Thursday, April 12, 2007

Translating "Black": From English to England

Finding a Voice: Asian Women in Britian, Amrit Wilson, 1978
Black Women:Bringing it All Back Home, Margaret Prescod-Roberts and Norma Steele, 1980
The Fat Black Woman Poems, Grace Nichols(pictured above), 1984
The Final Passage, Caryl Phillips, 1985
Strangers and Sisters: Women, Race and Immigration, ed Selma James, 1985
Watchers and Seekers, eds Rhonda Cobham and Merle Collins, 1988
Let it Be Told: Black Women Writers in Britian, ed Lauretta Ngcobo, 1988
"The Future of Reproductive Choice for Poor Women and Women of Color", Dorothy E. Roberts, 1990
Passion: Discourses on Blackwomen's Creativity, ed Maud Sulter, 1990
Don't Ask Me Why: An Anthology of Short Stories by Black Women eds. Blackwomantalk Collective, 1991
Kindness to Children, Joan Riley, 1992 (first book published by a women's press in the UK)
Young, Female and Black, Heidi Safia Mizra, 1992
Black Women's Writing, ed Gina Wisker, 1993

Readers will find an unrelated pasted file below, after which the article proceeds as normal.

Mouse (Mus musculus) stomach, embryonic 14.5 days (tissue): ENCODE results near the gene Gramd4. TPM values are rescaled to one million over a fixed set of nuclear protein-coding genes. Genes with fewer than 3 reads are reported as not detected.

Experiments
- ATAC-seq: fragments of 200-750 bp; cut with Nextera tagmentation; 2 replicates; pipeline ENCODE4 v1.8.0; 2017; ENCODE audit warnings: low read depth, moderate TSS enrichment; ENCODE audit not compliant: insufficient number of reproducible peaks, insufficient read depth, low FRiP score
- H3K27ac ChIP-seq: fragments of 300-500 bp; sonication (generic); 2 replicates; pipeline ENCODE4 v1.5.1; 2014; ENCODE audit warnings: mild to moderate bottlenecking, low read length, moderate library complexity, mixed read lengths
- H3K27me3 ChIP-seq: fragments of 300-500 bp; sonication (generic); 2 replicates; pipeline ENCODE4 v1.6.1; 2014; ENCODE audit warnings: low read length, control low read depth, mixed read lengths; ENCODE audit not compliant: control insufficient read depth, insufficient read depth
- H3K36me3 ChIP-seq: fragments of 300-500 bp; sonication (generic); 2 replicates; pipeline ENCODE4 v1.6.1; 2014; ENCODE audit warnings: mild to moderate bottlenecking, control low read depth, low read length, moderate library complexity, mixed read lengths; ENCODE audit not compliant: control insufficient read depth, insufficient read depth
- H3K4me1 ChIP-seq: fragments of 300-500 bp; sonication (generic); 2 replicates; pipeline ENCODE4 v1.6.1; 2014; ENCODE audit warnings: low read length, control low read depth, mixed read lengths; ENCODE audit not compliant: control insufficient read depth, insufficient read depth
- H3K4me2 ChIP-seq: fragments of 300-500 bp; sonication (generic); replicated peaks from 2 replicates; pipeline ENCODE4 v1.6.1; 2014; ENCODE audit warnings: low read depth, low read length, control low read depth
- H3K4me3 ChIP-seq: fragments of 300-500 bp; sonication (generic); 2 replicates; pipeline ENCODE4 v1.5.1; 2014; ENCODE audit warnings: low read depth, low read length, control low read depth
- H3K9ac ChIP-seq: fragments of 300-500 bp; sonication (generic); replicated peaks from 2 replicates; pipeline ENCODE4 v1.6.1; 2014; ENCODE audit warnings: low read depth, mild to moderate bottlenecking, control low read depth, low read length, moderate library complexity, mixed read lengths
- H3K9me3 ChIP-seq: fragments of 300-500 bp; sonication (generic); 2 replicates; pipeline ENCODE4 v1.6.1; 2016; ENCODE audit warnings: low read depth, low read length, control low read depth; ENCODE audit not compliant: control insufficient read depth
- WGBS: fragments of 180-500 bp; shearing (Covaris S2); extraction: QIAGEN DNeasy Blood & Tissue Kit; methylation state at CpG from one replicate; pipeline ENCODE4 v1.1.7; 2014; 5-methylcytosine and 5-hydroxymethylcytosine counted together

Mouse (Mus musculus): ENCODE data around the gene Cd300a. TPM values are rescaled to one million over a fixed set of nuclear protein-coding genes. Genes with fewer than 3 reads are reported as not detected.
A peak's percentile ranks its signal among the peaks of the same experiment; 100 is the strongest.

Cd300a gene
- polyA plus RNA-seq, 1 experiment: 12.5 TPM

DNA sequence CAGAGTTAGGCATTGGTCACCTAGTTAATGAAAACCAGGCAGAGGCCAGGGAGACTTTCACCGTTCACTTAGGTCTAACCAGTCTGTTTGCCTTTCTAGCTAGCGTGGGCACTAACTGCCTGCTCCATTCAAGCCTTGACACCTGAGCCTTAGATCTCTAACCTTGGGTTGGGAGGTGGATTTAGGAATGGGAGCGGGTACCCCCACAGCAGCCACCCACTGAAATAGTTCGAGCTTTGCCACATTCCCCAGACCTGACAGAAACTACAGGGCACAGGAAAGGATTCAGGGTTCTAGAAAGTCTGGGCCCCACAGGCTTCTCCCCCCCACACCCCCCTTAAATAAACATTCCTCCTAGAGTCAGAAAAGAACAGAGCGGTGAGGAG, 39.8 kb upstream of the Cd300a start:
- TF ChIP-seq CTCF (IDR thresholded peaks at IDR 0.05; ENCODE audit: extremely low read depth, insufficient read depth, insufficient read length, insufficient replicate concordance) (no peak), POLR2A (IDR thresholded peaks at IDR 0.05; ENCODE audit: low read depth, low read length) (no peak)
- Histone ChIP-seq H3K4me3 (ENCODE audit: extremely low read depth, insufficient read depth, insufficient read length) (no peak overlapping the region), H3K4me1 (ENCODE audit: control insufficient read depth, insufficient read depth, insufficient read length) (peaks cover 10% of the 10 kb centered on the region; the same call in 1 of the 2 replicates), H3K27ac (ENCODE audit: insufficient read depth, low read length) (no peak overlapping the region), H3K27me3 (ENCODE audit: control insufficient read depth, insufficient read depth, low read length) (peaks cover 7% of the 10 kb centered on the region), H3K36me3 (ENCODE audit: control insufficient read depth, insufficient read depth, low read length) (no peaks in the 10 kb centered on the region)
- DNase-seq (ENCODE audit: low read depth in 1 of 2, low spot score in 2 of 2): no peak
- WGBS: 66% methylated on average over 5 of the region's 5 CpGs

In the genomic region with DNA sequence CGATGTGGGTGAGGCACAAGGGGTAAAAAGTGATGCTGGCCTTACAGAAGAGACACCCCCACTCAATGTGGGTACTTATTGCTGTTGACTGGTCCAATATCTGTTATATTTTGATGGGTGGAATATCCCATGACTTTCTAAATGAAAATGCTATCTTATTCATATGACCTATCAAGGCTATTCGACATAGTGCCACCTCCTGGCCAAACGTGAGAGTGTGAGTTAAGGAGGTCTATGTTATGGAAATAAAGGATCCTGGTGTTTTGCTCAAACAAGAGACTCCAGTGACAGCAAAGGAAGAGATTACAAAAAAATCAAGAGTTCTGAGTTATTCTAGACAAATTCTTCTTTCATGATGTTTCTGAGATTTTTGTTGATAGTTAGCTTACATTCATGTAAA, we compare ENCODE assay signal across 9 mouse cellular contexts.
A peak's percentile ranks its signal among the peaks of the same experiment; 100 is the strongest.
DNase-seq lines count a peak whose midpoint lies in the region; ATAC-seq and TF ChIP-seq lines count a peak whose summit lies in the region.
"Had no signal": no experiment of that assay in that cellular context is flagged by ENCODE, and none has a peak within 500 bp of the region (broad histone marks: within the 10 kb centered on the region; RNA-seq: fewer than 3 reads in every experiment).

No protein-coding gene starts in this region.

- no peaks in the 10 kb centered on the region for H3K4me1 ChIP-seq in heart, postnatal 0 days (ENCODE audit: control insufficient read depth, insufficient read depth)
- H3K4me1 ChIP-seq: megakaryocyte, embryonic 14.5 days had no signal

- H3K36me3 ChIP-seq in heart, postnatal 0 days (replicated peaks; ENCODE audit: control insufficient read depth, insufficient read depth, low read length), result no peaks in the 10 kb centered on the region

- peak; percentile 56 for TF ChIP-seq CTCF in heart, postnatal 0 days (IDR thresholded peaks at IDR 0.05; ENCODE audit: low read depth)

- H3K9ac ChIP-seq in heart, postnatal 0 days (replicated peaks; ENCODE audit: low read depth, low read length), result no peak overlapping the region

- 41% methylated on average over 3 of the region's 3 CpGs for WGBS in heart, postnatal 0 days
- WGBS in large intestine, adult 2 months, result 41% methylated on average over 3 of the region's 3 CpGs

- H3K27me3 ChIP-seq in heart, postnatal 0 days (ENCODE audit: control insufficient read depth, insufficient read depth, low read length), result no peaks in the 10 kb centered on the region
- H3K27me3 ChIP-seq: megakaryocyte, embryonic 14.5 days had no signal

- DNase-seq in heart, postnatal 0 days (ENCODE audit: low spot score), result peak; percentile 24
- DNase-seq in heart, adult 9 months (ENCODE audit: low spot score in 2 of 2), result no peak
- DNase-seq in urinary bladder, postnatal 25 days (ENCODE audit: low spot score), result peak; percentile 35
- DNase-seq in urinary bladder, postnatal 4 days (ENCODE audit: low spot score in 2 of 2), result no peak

From Homebreakers to Jailbreakers: Southall Black Sisters, ed Rahila Gupta, 2003
The Aesthetics of Superfluity, Achille Mbembe, 2004
Katrina, Black Women and the Deadly Discourse on Black Poverty in America, Barbara Ransby, 2006
"Say it Loud: Perspectives on the Black Left", Left Turn Magazine, 2007

Isn't it wonderful when you finally actually see the area of inquiry that your work has been implying all along. Rather like being struck on the forehead by the heel of your own hand. Maybe my first clue should have been my choice to get a PhD in English. Maybe it should have been the "anglophone Caribbean" elements of my work. Maybe it should have been the way I kept buying novels by black british women writers and gifting them to the women in my family. Maybe it should have been the fact that as we all know by now this project is about my mother and grandmother (alongside the wider possibility of women coming before in a way that produces this me) and my mother was born and raised IN bloody England. You get the point. I should have known that my work had something to do with black women in England. But I didn't notice. In fact I had already booked a ticket to London before I realized that the development of "black feminisms" in Britian was a crucial site of my research. So there, to those of you who think quick and smart mean the same.